But if a town decides to adopt a CCA based on renewable power, that program can be designed to boost the buildout of local renewable energy. It can also become the seed of something larger: A community-wide effort to build a healthier, more locally accountable relationship with electrical power.

Local Control of the Energy Supply

On September 7, the Kingston Common Council voted unanimously to adopt Local Law No. 3, authorizing the creation of a renewable-focused CCA program for the city. Julie Noble, Kingston’s sustainability coordinator, says that the city plans to begin looking for an administrator to run the program soon, and hopes to have a contract in place by early 2022. 

“Assuming we are able to achieve a lower bulk energy rate, we’ll see savings instantly,” Noble says.

But it’s not just about dollars and cents on Kingston’s electric bills. Noble reels off a laundry list of benefits she’s hoping Kingston will gain from a CCA: cleaner air, divestment from fossil fuels, more local jobs in renewable energy and construction. The model could also be a powerful force for moving toward 100 percent renewable energy use citywide, Noble says. “CCA is one of the top mechanisms for making that change on a large scale.”

Perhaps most importantly, having a CCA will give the city more tools for taking charge of its own energy future. “It puts the control in local hands, so we’re not at the whim of Central Hudson.”

Municipalities taking control of their own energy supply is vital to the larger goal, enshrined in the state’s sweeping 2019 climate law, of getting New York State off fossil fuel electricity by 2040, says energy policy expert Jen Metzger, a former New York State senator for the Hudson Valley’s 42nd district and a policy advisor to New Yorkers for Clean Power.

Metzger had a hand in shaping what CCAs now look like in New York. As an advocate for the group Citizens for Local Power, she served on a working group dedicated to CCAs when the New York State Public Service Commission was hammering out the details of how they would be allowed to operate. (Joule director Glenn Weinberg was also in the group.) Metzger and other CCA advocates were inspired by successful programs in California and Massachusetts, but New York’s energy market had its own peculiar structure that required a different approach.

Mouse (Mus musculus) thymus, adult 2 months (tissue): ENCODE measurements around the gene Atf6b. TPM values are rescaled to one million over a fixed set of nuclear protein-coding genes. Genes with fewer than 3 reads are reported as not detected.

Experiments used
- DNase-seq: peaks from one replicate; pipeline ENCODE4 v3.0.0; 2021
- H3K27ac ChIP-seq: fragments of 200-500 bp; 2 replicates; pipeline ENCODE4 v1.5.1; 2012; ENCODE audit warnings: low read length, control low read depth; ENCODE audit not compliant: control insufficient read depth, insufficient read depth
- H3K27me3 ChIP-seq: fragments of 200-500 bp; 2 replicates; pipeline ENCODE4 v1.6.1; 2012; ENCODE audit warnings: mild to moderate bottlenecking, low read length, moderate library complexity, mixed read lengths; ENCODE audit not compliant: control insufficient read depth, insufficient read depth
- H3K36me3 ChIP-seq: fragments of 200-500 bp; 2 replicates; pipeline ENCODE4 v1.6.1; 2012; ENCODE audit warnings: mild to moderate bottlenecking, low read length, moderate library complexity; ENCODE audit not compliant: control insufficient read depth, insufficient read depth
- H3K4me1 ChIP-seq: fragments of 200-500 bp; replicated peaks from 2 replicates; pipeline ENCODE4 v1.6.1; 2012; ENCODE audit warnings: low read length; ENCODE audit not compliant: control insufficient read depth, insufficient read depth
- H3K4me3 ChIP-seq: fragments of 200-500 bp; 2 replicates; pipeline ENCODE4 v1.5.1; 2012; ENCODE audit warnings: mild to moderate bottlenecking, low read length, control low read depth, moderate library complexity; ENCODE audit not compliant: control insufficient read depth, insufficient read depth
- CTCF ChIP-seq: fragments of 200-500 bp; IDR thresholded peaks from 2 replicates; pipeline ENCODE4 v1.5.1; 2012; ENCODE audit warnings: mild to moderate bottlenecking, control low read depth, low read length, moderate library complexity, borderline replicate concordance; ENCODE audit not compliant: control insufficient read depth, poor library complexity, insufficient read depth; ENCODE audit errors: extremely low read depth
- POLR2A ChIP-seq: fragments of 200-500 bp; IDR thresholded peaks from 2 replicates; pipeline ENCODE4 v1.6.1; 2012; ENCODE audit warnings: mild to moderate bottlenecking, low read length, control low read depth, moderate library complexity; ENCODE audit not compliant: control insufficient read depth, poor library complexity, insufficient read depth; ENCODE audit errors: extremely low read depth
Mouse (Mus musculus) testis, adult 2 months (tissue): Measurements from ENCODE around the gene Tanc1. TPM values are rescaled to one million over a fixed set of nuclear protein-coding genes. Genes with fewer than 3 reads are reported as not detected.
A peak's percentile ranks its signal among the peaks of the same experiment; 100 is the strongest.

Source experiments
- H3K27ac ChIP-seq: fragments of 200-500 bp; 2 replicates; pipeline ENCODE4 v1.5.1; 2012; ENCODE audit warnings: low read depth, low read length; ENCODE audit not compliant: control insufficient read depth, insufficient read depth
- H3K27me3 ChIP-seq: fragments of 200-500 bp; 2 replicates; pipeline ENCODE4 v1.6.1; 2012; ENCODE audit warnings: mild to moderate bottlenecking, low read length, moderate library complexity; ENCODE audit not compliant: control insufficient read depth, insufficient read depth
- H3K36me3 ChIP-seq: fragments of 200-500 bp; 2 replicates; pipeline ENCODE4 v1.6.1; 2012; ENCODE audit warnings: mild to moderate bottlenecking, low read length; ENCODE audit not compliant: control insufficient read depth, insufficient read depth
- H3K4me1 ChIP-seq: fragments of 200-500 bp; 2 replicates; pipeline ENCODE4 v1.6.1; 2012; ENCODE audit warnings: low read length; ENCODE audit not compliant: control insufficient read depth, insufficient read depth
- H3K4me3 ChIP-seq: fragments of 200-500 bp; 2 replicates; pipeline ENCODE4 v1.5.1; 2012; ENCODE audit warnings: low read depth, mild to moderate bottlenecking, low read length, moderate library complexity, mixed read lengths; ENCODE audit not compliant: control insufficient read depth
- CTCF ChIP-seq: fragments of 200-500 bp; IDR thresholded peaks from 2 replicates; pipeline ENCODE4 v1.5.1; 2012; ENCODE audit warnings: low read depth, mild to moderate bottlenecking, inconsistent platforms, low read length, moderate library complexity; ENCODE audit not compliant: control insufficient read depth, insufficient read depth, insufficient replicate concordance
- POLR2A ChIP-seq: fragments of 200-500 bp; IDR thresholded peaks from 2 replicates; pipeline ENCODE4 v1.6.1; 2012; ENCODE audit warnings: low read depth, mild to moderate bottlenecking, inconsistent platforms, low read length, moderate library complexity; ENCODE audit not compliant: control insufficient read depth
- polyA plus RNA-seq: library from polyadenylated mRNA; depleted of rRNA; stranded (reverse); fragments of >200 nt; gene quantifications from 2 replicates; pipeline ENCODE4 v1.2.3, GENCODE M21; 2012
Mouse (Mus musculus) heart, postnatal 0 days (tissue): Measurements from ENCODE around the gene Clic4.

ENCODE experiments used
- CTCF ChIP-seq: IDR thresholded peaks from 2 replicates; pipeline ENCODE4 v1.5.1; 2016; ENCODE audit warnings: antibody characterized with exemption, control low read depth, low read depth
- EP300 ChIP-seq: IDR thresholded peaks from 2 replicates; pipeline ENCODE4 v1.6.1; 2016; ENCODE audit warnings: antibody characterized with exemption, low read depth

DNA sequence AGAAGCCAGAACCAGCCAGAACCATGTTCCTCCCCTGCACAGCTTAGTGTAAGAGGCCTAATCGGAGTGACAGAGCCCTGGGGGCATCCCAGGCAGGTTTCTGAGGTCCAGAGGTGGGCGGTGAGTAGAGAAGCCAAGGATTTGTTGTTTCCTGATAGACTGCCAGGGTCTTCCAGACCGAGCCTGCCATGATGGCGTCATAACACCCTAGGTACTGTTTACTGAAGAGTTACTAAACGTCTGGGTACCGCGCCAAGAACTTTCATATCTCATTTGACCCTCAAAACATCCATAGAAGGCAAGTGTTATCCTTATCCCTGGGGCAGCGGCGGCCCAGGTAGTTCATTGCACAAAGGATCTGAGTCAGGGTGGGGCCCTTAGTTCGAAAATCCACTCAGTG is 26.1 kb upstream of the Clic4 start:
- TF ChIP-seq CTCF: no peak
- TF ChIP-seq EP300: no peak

Metzger thought that making the programs opt-out was important to their success—as was tying them to local governments.

“Essential to the transition to a clean energy economy is making communities feel invested in that transition, taking ownership of it, and developing programs that directly serve their communities,” Metzger says. “It’s as much about education and outreach as it is the programs themselves.”

Bumps in the Road

Sustainable Westchester has been in the CCA business since 2016. In the brave new world of New York State renewable energy, that makes program director Dan Welsh something of an elder statesman.

Welsh, who’s also a longtime Lewisboro town board member, had a career running an engineering company’s China outpost before moving back to Westchester County. Now he oversees Sustainable Westchester’s CCA program, Westchester Power, which negotiates for bulk renewable energy on behalf of 28 towns, cities, and villages in the county, serving roughly a third of the county’s residents.

Getting Westchester Power off the ground initially was a lot like herding cats, Welsh says. 

“To get 20 municipalities to sign up to something that’s as far a stretch from their usual scope of business as this takes an awful lot of shoe leather,” Welsh says. He estimates that it took about 250 local government meetings to get the CCA program launched, a process that required every participating municipality to pass a local law. Since then, eight more municipalities have signed on.